Participation in the production of Transition Requests. That would involve providing evidence of wide review and evidence that issues are addressed. It also could include, but doesn't necessary require, direct participation in the transition calls.
Understanding and internalizing the notion that the combination of an open license coupled with begin unwilling or unable to address a perceived need by others is a valid reason for a fork. Yes, I know that the W3C hasn't adopted an open license themselves, and I believe that is wrong too. But that doesn't change the fact that an open license plus an unmet need is sufficient justification for a fork.
I’ll close my discussion on the WHATWG changes I envision with a statement that participation in the W3C process (to the extent described by #1 and #2 above) is optional and will likely be done on a spec by spec basis. Editors of some WHATWG specs may not chose not to participate in this process, and that’s OK, I simply ask that those that don’t recognize the implications of this choice (specifically #3 above).
Responsibility for advancing specs for which the WHATWG editors voluntarily elect to participate in the process would fall to a sponsoring W3C Working Group. Starting to sponsor, ceasing to sponsor, and forking a spec would require explicit W3C Working Group decisions. As a general rule, Working Groups should only consider sponsoring focused, modular specifications.
Here’s what sponsoring would (and most importantly, would not) involve:
No editing. As suggested above, snapshots produced by the WHATWG would be archived, but these archives would be byte-for-byte beyond the changes involved in archiving itself (example: updating stylesheet links to point to captured snapshots of stylesheets). The one possible exception to this would be in the updating of normative references, but this would only be done with the concurrence of the WHATWG editors.
Participation would be limited to the production of Transition Requests. This would include providing evidence of wide review, evidence that issues are formally addressed, recording and reporting of Formal Objections, collecting patent disclosures, etc.
That’s it. Of course, the process will remain the same for documents that are copied and shepherded instead, but I see no reason that WebApps WG couldn't sponsor the WHATWG URL standard through this process, the HTML WG couldn't do the same for the DOM standard, the I18N WG couldn't do the same for the Encoding standard, etc.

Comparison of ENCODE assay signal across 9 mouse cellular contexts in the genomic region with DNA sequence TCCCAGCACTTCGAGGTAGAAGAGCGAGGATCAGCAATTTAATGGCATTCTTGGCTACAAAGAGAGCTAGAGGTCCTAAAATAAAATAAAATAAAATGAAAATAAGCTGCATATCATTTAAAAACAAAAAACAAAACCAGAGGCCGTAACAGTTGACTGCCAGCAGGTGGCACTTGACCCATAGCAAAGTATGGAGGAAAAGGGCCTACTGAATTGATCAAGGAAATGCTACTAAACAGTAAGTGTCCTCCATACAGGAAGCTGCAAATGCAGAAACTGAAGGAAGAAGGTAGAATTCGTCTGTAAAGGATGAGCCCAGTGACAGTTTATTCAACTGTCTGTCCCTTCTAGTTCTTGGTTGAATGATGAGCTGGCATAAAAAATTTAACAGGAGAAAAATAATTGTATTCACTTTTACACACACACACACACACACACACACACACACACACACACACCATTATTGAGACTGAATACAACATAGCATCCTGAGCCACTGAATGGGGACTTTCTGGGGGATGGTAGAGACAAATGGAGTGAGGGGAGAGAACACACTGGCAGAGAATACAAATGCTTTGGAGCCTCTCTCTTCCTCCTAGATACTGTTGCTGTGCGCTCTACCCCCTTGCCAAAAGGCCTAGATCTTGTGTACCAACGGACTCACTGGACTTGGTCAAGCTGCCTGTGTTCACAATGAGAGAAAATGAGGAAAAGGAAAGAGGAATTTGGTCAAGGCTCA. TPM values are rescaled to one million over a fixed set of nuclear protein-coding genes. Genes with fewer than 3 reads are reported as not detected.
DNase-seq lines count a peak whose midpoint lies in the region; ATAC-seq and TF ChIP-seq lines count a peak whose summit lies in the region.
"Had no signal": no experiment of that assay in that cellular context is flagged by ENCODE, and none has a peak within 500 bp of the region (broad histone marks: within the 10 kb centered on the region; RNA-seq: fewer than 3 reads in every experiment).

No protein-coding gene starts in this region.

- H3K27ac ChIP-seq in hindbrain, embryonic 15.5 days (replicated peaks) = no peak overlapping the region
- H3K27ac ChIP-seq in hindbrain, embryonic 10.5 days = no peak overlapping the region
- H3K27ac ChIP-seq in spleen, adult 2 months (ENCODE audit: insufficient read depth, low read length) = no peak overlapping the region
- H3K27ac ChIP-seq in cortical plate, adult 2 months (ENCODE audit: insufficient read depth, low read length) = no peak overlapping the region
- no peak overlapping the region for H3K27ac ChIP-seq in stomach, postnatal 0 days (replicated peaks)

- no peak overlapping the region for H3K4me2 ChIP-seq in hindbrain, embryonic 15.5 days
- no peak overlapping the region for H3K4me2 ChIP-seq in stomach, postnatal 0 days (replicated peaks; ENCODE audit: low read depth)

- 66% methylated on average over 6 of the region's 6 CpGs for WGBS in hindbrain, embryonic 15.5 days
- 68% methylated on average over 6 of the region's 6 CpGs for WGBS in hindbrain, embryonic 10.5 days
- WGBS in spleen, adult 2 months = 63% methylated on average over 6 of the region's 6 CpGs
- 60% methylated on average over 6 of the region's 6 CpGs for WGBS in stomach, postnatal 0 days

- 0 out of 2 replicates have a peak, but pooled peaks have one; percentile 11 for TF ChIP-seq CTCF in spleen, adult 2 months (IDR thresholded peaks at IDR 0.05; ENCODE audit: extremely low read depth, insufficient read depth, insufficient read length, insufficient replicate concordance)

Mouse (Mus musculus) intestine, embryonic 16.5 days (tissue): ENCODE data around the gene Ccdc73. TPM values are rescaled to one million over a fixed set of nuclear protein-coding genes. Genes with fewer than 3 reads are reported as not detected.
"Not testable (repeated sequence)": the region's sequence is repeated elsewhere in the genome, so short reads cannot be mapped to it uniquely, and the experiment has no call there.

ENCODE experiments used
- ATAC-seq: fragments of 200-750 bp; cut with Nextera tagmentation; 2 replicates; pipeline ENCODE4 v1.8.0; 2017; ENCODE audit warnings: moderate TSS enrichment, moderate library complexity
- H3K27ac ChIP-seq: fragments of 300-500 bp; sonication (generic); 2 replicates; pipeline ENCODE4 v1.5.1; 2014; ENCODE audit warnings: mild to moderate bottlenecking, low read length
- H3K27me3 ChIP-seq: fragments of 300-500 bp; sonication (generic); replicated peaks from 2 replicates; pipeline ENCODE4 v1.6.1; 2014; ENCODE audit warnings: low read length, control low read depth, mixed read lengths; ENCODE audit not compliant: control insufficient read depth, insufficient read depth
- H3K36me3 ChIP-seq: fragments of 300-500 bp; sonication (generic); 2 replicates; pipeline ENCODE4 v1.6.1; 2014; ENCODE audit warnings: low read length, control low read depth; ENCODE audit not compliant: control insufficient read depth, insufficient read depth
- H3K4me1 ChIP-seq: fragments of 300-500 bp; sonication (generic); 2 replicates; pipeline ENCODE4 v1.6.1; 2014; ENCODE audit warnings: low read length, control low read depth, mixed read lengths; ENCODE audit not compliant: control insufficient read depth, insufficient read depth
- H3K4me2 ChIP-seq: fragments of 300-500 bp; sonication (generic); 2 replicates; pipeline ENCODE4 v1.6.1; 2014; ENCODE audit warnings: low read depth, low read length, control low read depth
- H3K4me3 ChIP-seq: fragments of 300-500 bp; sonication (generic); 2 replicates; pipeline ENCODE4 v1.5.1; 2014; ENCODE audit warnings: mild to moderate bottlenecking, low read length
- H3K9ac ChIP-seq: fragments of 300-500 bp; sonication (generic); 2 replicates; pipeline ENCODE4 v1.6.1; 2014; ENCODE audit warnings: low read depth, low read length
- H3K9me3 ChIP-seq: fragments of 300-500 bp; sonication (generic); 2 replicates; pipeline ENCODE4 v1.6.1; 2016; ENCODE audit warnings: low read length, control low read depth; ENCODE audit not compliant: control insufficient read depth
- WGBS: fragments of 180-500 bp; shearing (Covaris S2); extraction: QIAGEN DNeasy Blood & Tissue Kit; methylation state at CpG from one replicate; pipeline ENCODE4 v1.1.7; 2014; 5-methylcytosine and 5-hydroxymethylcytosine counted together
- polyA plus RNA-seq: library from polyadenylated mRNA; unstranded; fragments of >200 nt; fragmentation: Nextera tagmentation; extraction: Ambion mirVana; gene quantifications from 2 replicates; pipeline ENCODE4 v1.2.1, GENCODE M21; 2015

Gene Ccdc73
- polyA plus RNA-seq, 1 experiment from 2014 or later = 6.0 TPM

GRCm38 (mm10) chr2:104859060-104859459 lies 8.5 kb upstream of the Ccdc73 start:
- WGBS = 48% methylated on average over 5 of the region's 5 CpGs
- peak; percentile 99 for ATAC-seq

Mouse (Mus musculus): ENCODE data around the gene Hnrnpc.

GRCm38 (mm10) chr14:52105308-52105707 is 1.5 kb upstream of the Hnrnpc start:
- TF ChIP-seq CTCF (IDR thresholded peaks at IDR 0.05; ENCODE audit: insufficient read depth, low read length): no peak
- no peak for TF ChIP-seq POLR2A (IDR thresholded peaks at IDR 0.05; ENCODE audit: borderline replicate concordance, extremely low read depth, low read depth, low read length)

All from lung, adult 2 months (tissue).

While everybody may come into a sponsorship collaboration with the best intentions, we need to realize that things may not always go as planned. There may be disagreements. It has been known to happen. When such occurs:
Everyone involved should work very hard to resolve the dispute as the consequence of breakage is very bad all around.
If no agreement can be reached, the W3C Working Group will likely stop the sponsorship of the specific spec involved in the dispute.
If a Working Group stops sponsoring a spec, the Working Group could still fork that spec - but that would be a suboptimal solution for both W3C and WHATWG. It would also re-inflame the debates between organizations.
Nonetheless, since each organization has different criteria, we must recognize that this could happen; especially for large, broad, complex specs. Accordingly it makes sense for both organizations to continue the trend towards smaller and more modular specifications
I have no idea if others are willing to go along with this, but I hope that this concrete proposal helps anchor this discussion. I invite others that are inclined to do so to suggest revisions or to create proposals of their own. As an example, since the above describes an environment of collaboration and sharing of work, perhaps co-branding may be worth exploring?
This clearly will take time. As an editor of the URL specification, I’d like to propose that it be the first test of this proposal. In the meanwhile, I plan to spend my time coding.
For those that wish to dig further, a few links: